Description: The gas and dust between stars in galaxies is highly turbulent and magnetized. It is now understood that magnetic fields and turbulence affect many processes of astrophysical interest including star formation, cosmic ray acceleration, and the evolution of structures in the interstellar medium. In this talk, Assistant Professor Blakesley Burkhart will review the fundamentals of astrophysical turbulence and discuss progress in the development of new techniques for comparing observational data with turbulence simulations, for obtaining turbulence parameters of interest, and for characterizing the turbulence cascade. She will highlight how fluid turbulence is a naturally cross-disciplinary field and can connect different areas of research in biophysics, astronomy, climate science, and applied mathematics. Burkhart will also discuss how turbulence diagnostics tools developed in astrophysics are finding application in biological fluid dynamics.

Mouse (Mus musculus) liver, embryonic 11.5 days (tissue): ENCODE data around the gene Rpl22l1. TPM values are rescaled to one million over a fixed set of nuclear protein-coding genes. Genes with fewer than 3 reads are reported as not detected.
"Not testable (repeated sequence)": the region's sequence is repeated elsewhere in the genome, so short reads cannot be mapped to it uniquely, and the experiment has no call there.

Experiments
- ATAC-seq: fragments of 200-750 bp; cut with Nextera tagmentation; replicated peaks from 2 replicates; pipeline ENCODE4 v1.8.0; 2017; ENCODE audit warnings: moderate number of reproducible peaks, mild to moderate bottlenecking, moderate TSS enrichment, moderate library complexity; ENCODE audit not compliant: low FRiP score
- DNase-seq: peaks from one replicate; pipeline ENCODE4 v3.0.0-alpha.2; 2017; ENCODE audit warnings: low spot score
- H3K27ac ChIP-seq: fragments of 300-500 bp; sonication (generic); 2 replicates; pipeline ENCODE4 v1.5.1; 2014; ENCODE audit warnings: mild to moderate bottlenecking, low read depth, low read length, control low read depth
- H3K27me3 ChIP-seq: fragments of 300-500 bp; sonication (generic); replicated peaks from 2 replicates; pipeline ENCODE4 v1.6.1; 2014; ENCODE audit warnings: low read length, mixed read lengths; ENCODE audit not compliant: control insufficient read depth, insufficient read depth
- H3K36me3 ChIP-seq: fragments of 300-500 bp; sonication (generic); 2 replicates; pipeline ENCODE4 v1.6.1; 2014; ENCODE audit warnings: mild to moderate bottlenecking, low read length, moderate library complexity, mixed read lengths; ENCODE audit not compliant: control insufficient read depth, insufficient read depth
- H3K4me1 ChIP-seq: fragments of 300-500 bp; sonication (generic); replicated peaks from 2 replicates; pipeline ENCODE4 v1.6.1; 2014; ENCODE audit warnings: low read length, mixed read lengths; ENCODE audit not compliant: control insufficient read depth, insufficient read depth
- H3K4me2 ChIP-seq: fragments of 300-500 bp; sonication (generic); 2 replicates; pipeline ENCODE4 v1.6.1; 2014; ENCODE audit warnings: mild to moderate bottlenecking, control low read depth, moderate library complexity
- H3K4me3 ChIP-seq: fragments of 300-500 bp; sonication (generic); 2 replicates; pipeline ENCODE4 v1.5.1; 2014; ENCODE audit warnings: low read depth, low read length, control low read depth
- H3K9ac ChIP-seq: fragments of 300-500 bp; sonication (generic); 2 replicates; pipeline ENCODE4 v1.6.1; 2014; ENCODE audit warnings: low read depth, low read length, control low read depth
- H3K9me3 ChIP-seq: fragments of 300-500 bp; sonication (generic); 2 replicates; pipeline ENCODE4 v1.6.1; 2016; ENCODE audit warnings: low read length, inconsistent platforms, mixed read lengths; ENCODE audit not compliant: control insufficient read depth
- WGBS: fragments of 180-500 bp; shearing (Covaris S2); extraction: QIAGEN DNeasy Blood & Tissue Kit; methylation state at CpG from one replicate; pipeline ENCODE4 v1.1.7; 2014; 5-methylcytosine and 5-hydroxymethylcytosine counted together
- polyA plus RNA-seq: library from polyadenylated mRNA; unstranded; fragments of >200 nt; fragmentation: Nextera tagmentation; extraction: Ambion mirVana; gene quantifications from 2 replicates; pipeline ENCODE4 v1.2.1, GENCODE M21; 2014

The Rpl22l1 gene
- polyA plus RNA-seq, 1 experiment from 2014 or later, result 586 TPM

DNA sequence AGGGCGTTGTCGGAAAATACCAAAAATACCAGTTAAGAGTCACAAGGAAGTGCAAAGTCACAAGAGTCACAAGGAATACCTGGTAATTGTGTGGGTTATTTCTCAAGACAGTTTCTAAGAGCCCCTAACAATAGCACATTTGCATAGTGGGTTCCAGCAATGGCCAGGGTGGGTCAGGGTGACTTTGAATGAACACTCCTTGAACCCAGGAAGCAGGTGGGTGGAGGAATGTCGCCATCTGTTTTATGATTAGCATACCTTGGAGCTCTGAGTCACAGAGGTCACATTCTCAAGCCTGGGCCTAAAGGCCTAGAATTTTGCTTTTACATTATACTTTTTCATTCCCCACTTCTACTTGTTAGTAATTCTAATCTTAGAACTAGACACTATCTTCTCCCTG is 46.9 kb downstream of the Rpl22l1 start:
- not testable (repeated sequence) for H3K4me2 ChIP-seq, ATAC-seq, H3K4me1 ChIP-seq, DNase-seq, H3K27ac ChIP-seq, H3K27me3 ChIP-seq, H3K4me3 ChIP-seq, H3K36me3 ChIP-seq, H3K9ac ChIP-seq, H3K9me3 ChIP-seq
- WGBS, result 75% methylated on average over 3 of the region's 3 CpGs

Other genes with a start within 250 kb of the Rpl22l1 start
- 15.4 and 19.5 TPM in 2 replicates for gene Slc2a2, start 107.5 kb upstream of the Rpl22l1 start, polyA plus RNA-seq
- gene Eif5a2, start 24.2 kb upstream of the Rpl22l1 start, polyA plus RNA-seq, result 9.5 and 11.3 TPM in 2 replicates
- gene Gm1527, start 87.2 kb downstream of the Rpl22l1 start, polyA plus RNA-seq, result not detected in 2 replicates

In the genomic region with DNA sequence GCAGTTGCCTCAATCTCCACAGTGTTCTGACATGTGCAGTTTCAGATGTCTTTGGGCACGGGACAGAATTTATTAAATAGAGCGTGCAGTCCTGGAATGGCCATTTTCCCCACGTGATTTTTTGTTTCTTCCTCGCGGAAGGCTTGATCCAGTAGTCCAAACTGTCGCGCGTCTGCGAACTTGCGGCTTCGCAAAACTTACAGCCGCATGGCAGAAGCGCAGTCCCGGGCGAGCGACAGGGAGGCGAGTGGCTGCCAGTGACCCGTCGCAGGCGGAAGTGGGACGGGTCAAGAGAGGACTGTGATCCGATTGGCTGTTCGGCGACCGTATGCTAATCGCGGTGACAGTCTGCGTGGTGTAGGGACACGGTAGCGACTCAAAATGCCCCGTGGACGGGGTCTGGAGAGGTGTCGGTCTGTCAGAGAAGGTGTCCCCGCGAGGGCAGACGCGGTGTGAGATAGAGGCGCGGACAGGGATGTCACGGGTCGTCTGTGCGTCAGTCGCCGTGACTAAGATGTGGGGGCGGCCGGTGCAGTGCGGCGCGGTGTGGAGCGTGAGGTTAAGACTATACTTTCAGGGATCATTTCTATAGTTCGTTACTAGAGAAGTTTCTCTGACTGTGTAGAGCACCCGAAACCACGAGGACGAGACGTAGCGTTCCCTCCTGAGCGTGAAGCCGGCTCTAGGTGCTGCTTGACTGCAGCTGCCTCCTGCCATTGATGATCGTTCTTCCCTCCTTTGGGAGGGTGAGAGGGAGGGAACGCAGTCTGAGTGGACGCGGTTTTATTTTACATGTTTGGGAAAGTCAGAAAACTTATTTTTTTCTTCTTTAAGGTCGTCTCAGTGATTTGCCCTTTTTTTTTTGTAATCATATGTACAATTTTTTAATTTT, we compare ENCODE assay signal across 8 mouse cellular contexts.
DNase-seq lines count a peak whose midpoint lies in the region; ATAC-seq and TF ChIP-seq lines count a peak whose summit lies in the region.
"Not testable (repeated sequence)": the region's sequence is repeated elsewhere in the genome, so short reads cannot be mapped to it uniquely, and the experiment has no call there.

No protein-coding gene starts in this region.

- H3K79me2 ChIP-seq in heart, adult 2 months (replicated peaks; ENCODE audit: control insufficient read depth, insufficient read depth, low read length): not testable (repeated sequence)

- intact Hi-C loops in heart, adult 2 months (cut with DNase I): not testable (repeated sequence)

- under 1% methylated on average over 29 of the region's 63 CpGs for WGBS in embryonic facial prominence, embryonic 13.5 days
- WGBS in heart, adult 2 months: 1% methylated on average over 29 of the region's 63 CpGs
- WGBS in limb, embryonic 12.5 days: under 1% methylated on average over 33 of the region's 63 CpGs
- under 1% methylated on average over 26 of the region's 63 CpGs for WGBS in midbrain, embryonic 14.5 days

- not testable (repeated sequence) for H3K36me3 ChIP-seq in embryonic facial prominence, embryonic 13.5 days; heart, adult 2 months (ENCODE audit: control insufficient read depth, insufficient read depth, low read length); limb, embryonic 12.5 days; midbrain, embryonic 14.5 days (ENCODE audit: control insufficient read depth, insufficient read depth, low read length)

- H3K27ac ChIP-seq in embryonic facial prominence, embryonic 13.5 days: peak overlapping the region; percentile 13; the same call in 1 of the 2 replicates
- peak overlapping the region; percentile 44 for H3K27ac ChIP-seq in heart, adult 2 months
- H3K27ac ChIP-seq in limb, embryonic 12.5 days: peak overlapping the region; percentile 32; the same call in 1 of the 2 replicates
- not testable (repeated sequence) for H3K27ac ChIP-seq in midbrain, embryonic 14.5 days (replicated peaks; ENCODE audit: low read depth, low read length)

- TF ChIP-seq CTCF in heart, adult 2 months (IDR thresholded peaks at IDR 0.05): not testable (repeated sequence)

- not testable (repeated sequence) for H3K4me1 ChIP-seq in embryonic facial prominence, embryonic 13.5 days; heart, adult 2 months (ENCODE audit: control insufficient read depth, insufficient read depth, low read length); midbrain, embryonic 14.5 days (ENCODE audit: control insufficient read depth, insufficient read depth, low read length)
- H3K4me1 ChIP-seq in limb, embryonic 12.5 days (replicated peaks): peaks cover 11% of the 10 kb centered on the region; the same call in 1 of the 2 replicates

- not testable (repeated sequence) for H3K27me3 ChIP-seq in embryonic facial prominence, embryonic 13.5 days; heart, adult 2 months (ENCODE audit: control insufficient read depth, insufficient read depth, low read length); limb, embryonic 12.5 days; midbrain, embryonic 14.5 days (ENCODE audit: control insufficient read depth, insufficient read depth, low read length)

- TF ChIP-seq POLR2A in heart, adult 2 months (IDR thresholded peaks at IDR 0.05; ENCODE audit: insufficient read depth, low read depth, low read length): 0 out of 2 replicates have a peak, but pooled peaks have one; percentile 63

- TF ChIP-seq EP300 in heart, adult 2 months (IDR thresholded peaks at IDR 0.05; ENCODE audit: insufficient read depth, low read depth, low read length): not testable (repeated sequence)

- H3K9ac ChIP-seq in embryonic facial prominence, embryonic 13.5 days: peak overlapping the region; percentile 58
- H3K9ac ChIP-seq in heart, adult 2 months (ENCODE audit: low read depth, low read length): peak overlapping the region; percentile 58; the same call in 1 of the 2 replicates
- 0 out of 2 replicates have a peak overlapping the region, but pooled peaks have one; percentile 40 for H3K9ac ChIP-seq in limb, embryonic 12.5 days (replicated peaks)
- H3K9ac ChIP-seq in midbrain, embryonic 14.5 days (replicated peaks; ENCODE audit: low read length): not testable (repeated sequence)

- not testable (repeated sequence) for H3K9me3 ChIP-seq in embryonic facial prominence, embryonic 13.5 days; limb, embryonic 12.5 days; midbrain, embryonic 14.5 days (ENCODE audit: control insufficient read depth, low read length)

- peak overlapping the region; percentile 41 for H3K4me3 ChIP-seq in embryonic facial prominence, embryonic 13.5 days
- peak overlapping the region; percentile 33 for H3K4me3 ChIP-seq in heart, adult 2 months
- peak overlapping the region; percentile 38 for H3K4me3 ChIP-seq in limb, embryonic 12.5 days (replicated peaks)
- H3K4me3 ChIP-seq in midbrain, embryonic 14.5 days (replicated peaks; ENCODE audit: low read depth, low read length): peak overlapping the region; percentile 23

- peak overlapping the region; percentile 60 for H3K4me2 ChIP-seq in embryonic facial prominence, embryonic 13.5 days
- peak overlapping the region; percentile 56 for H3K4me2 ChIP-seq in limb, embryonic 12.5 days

Speaker Bio: Blakesley Burkhart is an assistant professor at Rutgers University in the Physics and Astronomy Department. She is also an associate research scientist at the Center for Computational Astrophysics in the Simons Foundation Flatiron Institute. She is the winner of the 2019 AAS Annie Jump Cannon Award and is a 2020 Packard Fellow and 2021 Sloan Fellow. Burkhart has written over 70 papers on a wide variety of astrophysical fluid problems, primarily related to star and galaxy formation, magnetohydrodynamic turbulence, and interstellar dynamics.